Home > My offside trap > The rise and fall of Marius Niculae

The rise and fall of Marius Niculae


Cristiano Ronaldo and Marius Niculae, back in 2001

Made his debut in Liga I when he was only 15, but already looked equipped to take on stronger opponents, thanks to his father, a former European Champion in judo, who took really good care of the young Niculae. The fact that Sensei Constantin was also a fitness coach with Dinamo also helped, but the young centre-forward soon repaid all the confidence with his constant development. Five years later, in the summer of 2001, he was on his way to Portugal, as Sporting Lisbon was impressed with the 20 years old who had finished the season as the league’s best scorer, with 20 goals. So impressed that they paid a total of 5.3 million Euros, a fee that included a 1.7 million Euros installment fee that should bring back some good memories to the Becali brothers and some of Dinamo’s shareholders…

Under the command of Laszlo Boloni, Niculae was surrounded by top players like Mario Jardel, Joao Pinto and Cristiano Ronaldo, but the fairytale ended a few months later when he suffered a nasty knee injury, which kept him on the sidelines for the rest of the season. The strong kid, who was ready to take on any opponent, never regained full fitness nor the bravery that had made him famous and – as a friend from the football world once told me – had raised his market value to 10 million Euros, an asking price available at that time for any interested club.

The centre-forward was going to leave Portugal on a free transfer, with a record of 14 goals in 59 appearances, and rejoin Boloni, with the coach willing to offer him a second chance, but unable to save a career that was going to register another two free transfers, to Mainz and Inverness, in the following years. A season high of eight goals in the Scottish top flight finally determined a club to pay something for the player’s services. It was his first club, Dinamo, who came up with half of million pounds and the same old plan. He was going to be the leader of the team, he was going to have all the support to score goals in double figures – Dinamo is an expert in “polishing” players for expensive exports – and he was supposed to help the club at least make some profit, if achieving sporting success is something that the red and white club fails to do for years. Unfortunately for him and Dinamo, the 12 goals scored in 2008/1009 were followed by one and a half seasons of mediocre football and a string of rumors that linked him to exotic destinations. One in particular looked interesting, but Boloni failed to convince Al Wahda to pay one million Euros for a front man who scored 7 goals in his last 36 matches, as part of probably the most offensive team from Liga I.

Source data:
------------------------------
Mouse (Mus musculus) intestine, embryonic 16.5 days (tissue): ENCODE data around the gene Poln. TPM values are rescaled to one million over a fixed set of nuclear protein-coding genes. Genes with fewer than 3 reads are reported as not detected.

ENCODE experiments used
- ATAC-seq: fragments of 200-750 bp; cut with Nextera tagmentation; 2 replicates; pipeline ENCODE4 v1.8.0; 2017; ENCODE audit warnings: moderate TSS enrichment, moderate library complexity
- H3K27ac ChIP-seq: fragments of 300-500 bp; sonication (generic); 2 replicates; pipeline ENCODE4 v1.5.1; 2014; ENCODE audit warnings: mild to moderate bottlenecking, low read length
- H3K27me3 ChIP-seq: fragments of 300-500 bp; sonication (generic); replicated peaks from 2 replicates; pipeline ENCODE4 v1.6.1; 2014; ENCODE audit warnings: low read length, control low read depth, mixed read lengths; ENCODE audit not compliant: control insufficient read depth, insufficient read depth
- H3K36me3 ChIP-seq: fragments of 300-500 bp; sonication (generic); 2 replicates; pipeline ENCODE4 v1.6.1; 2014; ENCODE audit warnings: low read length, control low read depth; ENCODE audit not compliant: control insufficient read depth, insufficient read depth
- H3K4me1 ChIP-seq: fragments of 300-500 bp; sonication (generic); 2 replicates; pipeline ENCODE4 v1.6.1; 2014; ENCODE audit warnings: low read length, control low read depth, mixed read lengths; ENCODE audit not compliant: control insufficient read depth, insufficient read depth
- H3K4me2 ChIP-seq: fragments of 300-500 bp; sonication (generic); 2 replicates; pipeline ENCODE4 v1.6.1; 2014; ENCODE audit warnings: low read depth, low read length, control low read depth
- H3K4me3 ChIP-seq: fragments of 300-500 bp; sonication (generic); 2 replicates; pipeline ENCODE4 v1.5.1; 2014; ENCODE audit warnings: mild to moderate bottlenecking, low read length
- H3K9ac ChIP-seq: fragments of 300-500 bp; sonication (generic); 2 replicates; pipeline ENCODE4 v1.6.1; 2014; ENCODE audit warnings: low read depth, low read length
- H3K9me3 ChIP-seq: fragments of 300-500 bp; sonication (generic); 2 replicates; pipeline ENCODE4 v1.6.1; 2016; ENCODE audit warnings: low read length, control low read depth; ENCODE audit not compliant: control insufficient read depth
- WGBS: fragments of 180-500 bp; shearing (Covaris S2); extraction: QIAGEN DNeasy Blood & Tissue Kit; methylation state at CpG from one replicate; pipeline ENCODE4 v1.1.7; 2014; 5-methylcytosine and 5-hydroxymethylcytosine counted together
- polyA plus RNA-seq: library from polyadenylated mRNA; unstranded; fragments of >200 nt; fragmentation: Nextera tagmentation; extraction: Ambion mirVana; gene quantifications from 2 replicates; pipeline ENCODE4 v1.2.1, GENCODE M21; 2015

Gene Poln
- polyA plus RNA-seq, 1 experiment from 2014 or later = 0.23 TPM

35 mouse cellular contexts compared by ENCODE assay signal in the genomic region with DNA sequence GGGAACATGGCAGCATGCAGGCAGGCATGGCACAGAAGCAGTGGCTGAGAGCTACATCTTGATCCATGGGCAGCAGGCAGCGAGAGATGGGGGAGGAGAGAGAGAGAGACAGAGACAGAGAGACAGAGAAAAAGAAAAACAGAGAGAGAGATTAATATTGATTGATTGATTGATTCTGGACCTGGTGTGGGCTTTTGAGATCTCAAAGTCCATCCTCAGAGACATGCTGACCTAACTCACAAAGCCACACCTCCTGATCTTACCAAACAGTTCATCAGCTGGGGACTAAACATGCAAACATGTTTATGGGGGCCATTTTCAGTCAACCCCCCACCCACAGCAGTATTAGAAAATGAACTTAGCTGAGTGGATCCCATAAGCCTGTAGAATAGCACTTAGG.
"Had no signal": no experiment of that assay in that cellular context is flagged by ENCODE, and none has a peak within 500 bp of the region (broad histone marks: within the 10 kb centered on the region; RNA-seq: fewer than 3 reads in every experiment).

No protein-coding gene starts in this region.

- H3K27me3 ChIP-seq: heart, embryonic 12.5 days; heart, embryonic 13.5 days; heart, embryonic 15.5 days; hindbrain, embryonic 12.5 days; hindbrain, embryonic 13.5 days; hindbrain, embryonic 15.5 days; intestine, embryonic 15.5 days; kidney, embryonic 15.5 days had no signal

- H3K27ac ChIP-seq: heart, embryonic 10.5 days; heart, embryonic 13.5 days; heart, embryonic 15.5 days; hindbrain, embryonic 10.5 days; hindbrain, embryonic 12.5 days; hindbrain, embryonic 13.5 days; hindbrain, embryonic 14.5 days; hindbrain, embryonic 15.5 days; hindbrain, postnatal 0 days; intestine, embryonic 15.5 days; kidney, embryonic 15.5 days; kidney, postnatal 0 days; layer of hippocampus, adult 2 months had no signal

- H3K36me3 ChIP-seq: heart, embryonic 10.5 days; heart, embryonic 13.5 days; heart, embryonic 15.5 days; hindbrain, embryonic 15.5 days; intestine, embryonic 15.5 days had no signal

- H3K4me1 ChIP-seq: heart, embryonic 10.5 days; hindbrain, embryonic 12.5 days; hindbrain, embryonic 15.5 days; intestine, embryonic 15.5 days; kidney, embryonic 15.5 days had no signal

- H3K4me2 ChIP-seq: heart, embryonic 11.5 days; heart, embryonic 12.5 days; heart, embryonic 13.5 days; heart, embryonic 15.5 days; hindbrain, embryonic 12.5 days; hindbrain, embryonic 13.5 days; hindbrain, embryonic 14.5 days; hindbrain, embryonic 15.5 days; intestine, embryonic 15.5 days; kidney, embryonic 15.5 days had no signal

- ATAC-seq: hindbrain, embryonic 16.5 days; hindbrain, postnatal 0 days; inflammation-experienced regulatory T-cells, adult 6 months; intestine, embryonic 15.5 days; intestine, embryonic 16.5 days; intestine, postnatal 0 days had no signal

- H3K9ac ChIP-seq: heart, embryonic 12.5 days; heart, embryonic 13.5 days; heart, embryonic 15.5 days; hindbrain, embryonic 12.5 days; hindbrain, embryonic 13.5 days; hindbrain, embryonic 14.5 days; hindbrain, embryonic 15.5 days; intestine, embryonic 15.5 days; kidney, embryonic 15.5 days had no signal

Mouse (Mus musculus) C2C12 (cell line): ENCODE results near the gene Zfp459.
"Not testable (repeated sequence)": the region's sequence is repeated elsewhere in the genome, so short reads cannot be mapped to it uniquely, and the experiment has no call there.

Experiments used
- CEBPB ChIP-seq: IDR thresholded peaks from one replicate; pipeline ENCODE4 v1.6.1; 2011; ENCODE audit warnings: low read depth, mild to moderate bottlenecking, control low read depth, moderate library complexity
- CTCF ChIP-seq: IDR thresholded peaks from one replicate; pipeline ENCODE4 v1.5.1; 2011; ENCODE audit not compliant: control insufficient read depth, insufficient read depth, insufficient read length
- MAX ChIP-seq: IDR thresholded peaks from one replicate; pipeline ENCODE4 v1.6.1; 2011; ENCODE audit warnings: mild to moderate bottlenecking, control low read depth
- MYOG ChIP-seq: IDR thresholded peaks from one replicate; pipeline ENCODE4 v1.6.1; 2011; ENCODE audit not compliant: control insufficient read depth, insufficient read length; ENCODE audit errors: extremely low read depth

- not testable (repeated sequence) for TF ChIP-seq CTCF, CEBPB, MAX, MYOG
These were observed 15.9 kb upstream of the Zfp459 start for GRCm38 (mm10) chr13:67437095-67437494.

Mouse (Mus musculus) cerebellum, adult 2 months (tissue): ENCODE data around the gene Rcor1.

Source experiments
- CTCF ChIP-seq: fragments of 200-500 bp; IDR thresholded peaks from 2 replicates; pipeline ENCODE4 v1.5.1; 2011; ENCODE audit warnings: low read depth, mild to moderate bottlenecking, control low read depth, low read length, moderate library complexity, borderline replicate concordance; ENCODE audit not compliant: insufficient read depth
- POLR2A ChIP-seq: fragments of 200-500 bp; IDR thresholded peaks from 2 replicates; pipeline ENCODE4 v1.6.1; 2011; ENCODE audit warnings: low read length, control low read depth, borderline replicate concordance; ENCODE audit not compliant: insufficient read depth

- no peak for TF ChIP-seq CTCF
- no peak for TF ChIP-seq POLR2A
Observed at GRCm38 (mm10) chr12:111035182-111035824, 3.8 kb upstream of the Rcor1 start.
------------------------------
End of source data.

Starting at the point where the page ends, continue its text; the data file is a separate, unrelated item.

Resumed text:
This winter found the player in a mess. With half of this season’s matches started on the bench and a wage that’s a problem for the club, Niculae is again ready to go. To China, on a free transfer, obviously, where Beijing Guoan are ready to pay 30.000 Euros/month until his next move. Which could be hanging up the boots, unless someone comes to his rescue. The Romanian press immediately thought of the same old Boloni, who just signed for Lens, but Niculae, now 29, is too old to be still living in the world of dream-moves and way too far from his best form to think that he could swap Liga I for Ligue 1. He should be more concerned about saving money rather than hopeful of saving his career…

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